FAQs about Propane Prices
Q. Why is my propane bill
suddenly so much higher?
A. Consumers across the
nation are asking the same question about their fuel bills. The fact is,
in a free market economy, a variety of supply factors affect the pricing
of all commodities-including propane. And as a by-product of crude oil,
the price of propane usually tracks the cost of a barrel of crude.
Q. How does the price of crude oil affect propane prices?
A. About 55 percent of our domestic production of propane comes from the
crude refinery process: as a by-product of crude oil, the price of
propane usually tracks the cost of a barrel of crude. So, for example,
when the OPEC oil cartel cut crude production in 1999 in an effort to
increase prices, the price of propane also began to rise.
Q. Is propane the only fuel that can experience such a price
increase? Would I be better off switching to fuel oil or electric heat?
A. No. Dropping temperatures across the United States, combined with
other supply and demand factors, have raised the price of all fossil
fuels, including heating oil, gasoline and natural gas. And, on a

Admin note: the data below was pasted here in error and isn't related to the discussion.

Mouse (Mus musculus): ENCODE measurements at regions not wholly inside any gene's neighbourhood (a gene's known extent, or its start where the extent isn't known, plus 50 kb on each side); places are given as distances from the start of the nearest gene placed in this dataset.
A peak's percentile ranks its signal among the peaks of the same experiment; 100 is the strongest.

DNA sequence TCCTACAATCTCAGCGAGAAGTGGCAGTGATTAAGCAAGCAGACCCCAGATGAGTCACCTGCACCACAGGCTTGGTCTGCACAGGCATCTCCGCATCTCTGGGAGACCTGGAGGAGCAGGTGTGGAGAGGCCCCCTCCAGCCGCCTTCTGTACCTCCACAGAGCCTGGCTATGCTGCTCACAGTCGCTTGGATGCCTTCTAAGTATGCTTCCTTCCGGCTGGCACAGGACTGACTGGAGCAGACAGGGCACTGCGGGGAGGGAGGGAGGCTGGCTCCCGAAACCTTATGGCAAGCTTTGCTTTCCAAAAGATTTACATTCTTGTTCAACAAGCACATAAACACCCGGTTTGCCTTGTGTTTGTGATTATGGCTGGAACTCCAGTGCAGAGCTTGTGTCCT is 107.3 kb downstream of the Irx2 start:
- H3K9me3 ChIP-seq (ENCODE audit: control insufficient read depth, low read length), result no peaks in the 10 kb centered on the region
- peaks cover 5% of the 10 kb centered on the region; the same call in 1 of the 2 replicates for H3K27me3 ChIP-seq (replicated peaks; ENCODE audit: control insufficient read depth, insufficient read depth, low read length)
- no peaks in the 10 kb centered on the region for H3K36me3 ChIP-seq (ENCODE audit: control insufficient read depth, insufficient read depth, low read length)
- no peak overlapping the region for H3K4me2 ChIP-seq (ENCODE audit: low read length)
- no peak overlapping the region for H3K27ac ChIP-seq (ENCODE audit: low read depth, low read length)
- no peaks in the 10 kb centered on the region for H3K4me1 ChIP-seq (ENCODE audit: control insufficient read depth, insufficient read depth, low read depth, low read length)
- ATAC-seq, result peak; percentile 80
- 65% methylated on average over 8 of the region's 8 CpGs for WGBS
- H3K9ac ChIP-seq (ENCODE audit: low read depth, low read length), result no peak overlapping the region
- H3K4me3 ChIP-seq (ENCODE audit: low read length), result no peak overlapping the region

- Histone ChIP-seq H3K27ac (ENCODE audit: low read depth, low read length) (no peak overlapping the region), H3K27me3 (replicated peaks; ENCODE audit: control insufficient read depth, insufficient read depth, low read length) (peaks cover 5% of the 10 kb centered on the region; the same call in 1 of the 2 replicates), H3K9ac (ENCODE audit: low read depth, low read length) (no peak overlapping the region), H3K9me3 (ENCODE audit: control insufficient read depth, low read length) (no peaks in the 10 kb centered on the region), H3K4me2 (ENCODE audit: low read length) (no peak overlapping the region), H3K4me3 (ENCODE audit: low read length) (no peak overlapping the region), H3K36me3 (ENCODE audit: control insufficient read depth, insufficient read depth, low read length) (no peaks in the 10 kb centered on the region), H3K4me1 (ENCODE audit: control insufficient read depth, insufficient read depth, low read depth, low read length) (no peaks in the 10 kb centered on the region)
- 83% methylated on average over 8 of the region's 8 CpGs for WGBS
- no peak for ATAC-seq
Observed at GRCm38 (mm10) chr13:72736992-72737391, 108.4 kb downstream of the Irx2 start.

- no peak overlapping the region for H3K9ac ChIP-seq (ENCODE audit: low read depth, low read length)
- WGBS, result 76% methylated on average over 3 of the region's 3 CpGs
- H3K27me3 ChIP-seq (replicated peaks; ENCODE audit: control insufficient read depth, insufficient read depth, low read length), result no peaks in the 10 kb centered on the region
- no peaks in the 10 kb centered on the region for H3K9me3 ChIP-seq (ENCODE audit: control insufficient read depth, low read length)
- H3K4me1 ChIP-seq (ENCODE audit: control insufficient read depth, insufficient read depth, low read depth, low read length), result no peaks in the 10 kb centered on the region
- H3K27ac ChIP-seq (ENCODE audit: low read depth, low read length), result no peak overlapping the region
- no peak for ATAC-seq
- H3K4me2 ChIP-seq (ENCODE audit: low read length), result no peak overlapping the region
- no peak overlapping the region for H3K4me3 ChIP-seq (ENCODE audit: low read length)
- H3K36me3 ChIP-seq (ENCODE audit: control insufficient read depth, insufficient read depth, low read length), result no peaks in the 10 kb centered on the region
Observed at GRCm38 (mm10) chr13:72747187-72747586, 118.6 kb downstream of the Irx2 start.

national average, propane heating remains a far better value than
electricity: According to year 2000 U.S. Department of Energy
statistics, it could cost more than twice as much to operate your range,
water heater, clothes dryer or furnace with electricity as it does with
Q. Is there anything my propane dealer can do?
A. Yes. We are working hard to protect you from "sticker shock." Keep in
mind that we are as concerned about these price increases as you are.
Although we have to pay higher prices to wholesale suppliers, We value
you as a customer and is very reluctant to pass a wholesale price
increase on to you. As a further hedge against the rising winter prices.
We make sure that all of their routed customers receive a fill during
the summer when prices are at their lowest.
Q. If supply is low and demand is high, do I have to worry about
running out of fuel and not being able to have my tank refilled?
A. No. Overall, there is a sufficient propane supply to meet demand.
Although a sudden blast of winter weather and activity in the
international market will create increased demand for propane, the
industry is moving quickly to meet the demand. There will simply need to
be some shifts in product from areas where supply is high to areas where
supply is low.
Q. Are propane price increases occurring nationwide?
A. Yes, although prices may vary from region to region. Propane is part
of a global market, and its availability and price within the U.S. is
affected directly by events within and outside our borders. A sudden
blast of winter weather in parts of the country will stimulate increased
demand for product. Sudden and sharp increases in demand can result in
price escalations on the wholesale level. Your propane supplier will do
everything he can to offer you the lowest price possible.
Q. Somebody must be profiting from these high prices. Who?
A. Traders or anyone else who had the foresight to secure propane before